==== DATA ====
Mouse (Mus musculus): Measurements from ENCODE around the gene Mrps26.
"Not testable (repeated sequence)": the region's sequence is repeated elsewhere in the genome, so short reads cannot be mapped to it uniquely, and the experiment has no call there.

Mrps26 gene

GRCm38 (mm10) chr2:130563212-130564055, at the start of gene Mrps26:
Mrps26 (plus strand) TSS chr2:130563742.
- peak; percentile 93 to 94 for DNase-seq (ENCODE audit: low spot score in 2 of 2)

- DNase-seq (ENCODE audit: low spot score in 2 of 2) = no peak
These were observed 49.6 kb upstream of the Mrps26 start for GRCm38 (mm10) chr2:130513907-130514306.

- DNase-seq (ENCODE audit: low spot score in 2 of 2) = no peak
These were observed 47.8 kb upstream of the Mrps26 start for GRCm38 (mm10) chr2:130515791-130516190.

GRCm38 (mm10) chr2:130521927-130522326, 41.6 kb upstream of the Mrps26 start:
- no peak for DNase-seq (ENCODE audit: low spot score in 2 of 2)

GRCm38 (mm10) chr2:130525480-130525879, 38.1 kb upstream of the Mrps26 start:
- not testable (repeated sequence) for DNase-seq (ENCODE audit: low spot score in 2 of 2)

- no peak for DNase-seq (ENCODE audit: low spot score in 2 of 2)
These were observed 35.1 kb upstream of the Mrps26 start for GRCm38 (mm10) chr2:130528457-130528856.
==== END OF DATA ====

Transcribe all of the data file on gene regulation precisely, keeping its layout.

Mouse (Mus musculus): Measurements from ENCODE around the gene Mrps26.
"Not testable (repeated sequence)": the region's sequence is repeated elsewhere in the genome, so short reads cannot be mapped to it uniquely, and the experiment has no call there.

Mrps26 gene

GRCm38 (mm10) chr2:130563212-130564055, at the start of gene Mrps26:
Mrps26 (plus strand) TSS chr2:130563742.
- peak; percentile 93 to 94 for DNase-seq (ENCODE audit: low spot score in 2 of 2)

- DNase-seq (ENCODE audit: low spot score in 2 of 2) = no peak
These were observed 49.6 kb upstream of the Mrps26 start for GRCm38 (mm10) chr2:130513907-130514306.

- DNase-seq (ENCODE audit: low spot score in 2 of 2) = no peak
These were observed 47.8 kb upstream of the Mrps26 start for GRCm38 (mm10) chr2:130515791-130516190.

GRCm38 (mm10) chr2:130521927-130522326, 41.6 kb upstream of the Mrps26 start:
- no peak for DNase-seq (ENCODE audit: low spot score in 2 of 2)

GRCm38 (mm10) chr2:130525480-130525879, 38.1 kb upstream of the Mrps26 start:
- not testable (repeated sequence) for DNase-seq (ENCODE audit: low spot score in 2 of 2)

- no peak for DNase-seq (ENCODE audit: low spot score in 2 of 2)
These were observed 35.1 kb upstream of the Mrps26 start for GRCm38 (mm10) chr2:130528457-130528856.